Native American groups in southeastern North American including American Bottom Mississippians, used a number of other symbols and icons in their religious art. These include the open-eye and forked-eye motifs, and the so-called Long-Nosed God. Although the meaning of these symbols is often unclear, ethnohistorical accounts indicate that the eye represents some sort of portal to see or venture into other worlds, perhaps inhabited by souls.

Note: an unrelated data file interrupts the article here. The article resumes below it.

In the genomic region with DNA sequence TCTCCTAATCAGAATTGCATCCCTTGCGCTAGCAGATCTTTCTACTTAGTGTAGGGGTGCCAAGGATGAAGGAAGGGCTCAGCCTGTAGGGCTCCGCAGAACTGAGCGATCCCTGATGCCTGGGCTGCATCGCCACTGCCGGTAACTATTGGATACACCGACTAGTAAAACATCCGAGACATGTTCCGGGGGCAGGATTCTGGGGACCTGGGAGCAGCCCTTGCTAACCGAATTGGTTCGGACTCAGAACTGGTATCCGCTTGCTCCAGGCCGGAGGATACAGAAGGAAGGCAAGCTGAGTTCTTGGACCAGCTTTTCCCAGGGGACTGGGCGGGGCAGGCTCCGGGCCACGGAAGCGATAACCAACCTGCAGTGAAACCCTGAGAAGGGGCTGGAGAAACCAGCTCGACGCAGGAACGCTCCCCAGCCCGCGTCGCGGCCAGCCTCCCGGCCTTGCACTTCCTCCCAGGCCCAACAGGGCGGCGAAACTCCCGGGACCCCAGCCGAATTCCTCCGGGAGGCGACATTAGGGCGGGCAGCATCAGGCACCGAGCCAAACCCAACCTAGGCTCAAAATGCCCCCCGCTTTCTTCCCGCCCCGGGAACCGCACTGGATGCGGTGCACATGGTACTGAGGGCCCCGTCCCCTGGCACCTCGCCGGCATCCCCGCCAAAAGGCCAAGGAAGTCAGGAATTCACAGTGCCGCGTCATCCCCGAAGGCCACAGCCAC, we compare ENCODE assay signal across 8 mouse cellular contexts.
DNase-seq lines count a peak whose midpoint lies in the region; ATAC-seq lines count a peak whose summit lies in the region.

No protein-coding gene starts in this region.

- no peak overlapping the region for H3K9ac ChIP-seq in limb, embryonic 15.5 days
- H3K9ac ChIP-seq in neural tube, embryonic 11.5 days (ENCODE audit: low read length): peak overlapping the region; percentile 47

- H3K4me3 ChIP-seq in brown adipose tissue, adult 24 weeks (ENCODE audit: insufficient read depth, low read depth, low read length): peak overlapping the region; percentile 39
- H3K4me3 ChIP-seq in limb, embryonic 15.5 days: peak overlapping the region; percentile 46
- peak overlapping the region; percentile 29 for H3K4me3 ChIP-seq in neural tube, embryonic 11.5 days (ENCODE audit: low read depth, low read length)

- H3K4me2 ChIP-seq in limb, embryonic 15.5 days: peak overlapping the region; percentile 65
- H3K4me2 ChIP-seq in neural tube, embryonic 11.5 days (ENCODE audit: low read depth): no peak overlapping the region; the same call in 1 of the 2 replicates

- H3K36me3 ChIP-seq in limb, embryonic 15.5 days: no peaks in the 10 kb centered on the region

Open-eye motif carved on chunkey stone,
Vogt site, Monroe County, Illinois.
Image of Long-Nosed God mask.
Ramey-incised pot exhibiting curvilinear swirls thought to be water imagery.